This Blog Contains MSG (Chinese Restaurant Syndrome Isn’t Real)

Chinese Restaurant Syndrome Isn't Real

Dan Pashman, author, public speaker, host and self-described “eater, not foodie,” started his year off right. In January, Pashman’s podcast, The Sporkful, released an episode titled “This Podcast Contains MSG.” The two-time James Beard nominated podcast began the episode by playing media clips from horrified people claiming to have fallen ill due to MSG exposure. Pashman takes over the narration and describes the story of Dr. Ho Man Kwok’s personal anecdotal speculation that led to the coining of the phrase Chinese Restaurant Syndrome.

Savory Party Foods for Award Show Viewing

Cinephiles love this time of year; it’s awards season! It’s the period from December to early March when a majority of the entertainment industry gives recognition to one another and occasionally allows viewers to participate by voting. There’s something great about watching my favorite celebrities get dressed up in elaborate outfits, cry and laugh while accepting well-deserved awards and giving incredible speeches.

For those of us who are into film, fashion and food, the best part about awards season are the viewing parties. We discuss outfit choices, our favorite categories and nominees, cheer on winners and… eat!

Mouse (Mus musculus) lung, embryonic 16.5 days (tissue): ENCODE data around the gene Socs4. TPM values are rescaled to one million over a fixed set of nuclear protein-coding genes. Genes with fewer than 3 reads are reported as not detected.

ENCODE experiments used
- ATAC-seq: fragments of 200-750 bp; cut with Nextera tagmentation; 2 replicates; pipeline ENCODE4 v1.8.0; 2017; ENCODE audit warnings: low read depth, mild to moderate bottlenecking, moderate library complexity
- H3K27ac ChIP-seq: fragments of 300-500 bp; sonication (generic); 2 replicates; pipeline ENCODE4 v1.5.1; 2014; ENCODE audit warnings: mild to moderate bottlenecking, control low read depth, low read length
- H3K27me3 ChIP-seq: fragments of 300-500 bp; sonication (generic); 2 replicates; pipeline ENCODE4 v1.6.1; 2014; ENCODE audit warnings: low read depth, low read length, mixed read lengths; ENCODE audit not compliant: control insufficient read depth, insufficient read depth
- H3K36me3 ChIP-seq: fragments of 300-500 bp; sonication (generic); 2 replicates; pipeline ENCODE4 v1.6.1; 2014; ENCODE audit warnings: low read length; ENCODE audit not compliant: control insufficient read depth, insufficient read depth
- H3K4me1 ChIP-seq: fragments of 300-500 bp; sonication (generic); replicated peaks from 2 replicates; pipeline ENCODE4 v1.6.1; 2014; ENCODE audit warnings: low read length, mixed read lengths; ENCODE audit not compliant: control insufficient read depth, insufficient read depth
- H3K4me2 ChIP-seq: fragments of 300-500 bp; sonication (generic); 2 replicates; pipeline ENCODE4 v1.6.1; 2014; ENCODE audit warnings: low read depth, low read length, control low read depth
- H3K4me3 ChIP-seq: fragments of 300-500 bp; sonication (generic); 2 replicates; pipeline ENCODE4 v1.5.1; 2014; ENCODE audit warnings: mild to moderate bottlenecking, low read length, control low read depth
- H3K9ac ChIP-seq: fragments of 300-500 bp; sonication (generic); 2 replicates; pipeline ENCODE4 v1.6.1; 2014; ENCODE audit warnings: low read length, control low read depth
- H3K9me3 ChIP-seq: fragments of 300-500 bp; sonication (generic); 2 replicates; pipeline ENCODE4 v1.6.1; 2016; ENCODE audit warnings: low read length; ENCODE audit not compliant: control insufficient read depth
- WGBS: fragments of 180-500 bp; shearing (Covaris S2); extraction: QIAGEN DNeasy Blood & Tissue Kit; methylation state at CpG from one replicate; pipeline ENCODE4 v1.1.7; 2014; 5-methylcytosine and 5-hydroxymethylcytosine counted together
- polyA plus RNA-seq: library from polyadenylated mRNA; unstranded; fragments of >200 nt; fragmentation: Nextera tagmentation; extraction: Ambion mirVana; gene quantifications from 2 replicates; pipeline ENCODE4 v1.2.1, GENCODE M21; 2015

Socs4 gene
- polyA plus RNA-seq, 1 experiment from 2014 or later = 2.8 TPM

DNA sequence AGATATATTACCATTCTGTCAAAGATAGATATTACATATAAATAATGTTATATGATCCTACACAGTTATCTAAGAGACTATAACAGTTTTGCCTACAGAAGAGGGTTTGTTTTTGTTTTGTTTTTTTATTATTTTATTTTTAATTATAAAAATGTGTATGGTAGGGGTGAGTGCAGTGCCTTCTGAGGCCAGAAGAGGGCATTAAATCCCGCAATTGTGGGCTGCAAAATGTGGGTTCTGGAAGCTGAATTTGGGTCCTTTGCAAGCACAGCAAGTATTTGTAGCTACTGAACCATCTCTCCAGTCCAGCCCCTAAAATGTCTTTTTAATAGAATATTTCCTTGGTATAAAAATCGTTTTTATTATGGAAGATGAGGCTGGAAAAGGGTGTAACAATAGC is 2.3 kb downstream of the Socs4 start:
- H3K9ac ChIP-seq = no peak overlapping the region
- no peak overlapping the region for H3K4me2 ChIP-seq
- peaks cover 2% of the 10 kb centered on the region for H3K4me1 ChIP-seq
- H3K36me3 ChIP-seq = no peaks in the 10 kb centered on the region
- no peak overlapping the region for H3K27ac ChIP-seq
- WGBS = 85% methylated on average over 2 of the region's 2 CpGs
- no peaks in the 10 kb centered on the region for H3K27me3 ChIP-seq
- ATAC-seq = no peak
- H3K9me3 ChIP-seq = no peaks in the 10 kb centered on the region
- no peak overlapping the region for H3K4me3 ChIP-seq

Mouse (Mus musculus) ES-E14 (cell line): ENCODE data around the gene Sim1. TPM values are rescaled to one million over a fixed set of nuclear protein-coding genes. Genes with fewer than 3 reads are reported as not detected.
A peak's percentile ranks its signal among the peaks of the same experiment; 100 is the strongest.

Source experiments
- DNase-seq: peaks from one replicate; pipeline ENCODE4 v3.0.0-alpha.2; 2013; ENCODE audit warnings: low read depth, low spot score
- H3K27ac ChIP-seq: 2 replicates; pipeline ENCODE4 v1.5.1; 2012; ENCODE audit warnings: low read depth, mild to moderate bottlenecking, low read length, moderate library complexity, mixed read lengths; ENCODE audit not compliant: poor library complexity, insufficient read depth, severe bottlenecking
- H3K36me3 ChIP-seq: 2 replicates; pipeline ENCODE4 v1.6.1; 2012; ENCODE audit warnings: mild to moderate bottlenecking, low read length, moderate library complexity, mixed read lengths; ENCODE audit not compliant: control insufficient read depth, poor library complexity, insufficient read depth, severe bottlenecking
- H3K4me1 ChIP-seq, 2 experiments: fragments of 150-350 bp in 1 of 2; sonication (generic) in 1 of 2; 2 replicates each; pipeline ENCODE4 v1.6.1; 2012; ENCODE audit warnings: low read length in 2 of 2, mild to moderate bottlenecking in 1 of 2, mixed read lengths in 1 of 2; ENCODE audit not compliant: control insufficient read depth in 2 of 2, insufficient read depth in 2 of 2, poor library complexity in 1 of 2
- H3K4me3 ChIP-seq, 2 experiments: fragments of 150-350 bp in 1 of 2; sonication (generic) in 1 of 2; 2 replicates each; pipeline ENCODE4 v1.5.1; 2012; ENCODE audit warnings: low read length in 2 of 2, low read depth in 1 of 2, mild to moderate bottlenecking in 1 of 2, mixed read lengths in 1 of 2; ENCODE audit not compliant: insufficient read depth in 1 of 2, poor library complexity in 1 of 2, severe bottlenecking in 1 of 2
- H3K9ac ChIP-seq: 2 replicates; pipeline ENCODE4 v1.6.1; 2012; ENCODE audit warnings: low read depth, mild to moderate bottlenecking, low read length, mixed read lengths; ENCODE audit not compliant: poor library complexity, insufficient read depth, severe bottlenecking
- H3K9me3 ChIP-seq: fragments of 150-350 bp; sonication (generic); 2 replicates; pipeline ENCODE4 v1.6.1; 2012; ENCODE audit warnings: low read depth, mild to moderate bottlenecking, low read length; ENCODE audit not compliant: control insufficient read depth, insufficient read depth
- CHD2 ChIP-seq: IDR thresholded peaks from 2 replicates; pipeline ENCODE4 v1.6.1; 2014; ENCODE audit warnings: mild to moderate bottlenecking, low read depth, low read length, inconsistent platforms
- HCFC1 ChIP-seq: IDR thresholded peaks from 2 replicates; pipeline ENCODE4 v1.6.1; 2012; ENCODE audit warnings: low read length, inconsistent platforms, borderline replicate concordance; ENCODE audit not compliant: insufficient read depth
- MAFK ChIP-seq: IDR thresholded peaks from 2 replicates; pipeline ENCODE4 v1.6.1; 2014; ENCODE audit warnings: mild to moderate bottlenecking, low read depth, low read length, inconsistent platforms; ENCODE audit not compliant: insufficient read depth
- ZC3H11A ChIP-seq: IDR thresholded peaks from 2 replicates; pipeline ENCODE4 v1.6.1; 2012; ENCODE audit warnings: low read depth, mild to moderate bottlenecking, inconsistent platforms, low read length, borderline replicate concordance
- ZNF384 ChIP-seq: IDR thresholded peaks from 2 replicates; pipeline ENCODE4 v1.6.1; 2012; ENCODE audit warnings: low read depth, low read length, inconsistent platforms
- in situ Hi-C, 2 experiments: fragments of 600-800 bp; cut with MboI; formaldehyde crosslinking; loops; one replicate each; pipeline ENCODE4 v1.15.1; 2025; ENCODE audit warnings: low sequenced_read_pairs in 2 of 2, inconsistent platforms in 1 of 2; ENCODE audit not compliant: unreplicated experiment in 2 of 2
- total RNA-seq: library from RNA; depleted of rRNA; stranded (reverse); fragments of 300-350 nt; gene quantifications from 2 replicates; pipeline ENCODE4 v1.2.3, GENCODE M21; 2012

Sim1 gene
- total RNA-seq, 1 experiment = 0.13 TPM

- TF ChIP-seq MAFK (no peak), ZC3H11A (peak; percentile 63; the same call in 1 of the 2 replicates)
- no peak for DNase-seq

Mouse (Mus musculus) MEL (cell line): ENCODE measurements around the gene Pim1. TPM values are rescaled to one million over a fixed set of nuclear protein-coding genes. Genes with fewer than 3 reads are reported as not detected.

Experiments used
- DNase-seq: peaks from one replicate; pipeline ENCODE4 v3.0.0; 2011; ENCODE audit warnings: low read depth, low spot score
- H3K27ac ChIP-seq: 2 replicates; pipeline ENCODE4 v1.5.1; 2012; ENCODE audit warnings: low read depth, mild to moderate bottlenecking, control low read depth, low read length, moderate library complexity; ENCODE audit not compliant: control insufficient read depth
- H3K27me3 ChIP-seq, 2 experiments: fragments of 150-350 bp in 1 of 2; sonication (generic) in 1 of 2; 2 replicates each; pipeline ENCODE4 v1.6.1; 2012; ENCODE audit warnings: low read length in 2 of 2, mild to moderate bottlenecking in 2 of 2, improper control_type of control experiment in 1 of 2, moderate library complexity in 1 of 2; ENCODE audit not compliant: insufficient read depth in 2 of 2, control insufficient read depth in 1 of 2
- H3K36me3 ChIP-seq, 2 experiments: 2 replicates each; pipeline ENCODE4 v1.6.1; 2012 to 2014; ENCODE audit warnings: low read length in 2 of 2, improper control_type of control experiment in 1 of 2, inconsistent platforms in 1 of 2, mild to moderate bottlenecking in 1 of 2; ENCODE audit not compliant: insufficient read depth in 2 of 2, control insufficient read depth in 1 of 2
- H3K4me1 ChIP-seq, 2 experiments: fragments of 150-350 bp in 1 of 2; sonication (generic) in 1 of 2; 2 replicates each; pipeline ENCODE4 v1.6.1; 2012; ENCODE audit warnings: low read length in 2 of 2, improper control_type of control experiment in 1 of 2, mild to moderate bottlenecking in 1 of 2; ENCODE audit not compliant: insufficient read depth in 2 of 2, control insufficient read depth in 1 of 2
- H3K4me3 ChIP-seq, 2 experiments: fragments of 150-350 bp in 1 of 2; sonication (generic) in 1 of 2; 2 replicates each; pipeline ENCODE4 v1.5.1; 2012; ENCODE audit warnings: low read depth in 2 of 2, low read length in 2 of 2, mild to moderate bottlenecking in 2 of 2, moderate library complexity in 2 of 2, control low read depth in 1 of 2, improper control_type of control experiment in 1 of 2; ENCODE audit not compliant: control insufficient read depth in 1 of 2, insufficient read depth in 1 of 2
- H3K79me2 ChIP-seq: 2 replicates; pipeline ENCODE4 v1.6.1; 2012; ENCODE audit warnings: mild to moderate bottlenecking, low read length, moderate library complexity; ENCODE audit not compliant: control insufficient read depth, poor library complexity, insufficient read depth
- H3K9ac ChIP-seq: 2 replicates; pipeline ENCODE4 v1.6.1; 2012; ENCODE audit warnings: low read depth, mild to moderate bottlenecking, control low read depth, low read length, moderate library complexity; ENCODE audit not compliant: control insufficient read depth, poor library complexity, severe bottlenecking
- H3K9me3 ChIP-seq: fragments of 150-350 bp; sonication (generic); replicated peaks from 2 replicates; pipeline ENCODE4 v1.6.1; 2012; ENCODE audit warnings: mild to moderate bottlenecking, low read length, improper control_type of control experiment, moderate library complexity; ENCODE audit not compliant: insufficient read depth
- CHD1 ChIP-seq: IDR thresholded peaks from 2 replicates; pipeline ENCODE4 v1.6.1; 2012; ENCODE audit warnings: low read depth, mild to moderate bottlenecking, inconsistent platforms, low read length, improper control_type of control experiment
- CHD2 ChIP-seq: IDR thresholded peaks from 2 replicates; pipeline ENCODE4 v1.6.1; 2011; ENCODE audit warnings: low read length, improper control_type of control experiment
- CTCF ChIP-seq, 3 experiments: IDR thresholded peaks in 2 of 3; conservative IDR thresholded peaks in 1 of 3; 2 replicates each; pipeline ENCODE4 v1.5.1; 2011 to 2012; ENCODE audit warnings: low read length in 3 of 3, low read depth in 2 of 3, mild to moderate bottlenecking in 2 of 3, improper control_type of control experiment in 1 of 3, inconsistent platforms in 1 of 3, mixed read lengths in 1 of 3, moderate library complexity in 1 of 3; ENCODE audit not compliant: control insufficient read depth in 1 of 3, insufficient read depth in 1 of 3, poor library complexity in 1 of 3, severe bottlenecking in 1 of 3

Umami and MSG Get Some Love at FNCE

cooking with umami

Only a few days ago, the Academy of Nutrition and Dietetics celebrated its 100th anniversary Food Nutrition Conference and Exhibition (FNCE) in Chicago, Illinois. Many members of the MSGdish team were there attending sessions, browsing the trade show floor and making new connections in the food world. MSGdish blogger and consultant Chef Chris Koetke was at FNCE too.

What is MSG?

what is MSG

In case you missed this informative article about “What is MSG,” published in the Huffington Post this month…

Author Julie R. Thomson noted: “MSG is one of the most notorious ingredients in the United States. The Japanese ingredient that’s commonly used in Chinese restaurants stateside, has been blamed for making people feel ill with symptoms ranging from headaches to asthma. (This reaction came to be known as Chinese Restaurant Syndrome.)”

“Many studies have been done to determine a relationship between the consumption of MSG and the symptoms that comprise the syndrome mentioned above, but they have failed to find a link.”

Popular Kewpie Mayo Reformulated without MSG; Fails Taste Test

Kewpie mayo

This summer, Kewpie, a Japanese food brand, released their altered formula for mayonnaise—Kewpie mayo distributed in the U.S. now excludes the ingredient that made foodies fall in love with it. Despite a clean bill of health from the Food & Drug Administration (FDA), in the U.S. monosodium glutamate (MSG) remains a misunderstood food ingredient that causes concern among some consumers. So Kewpie replaced it with yeast extract, which is a naturally occurring source of glutamate.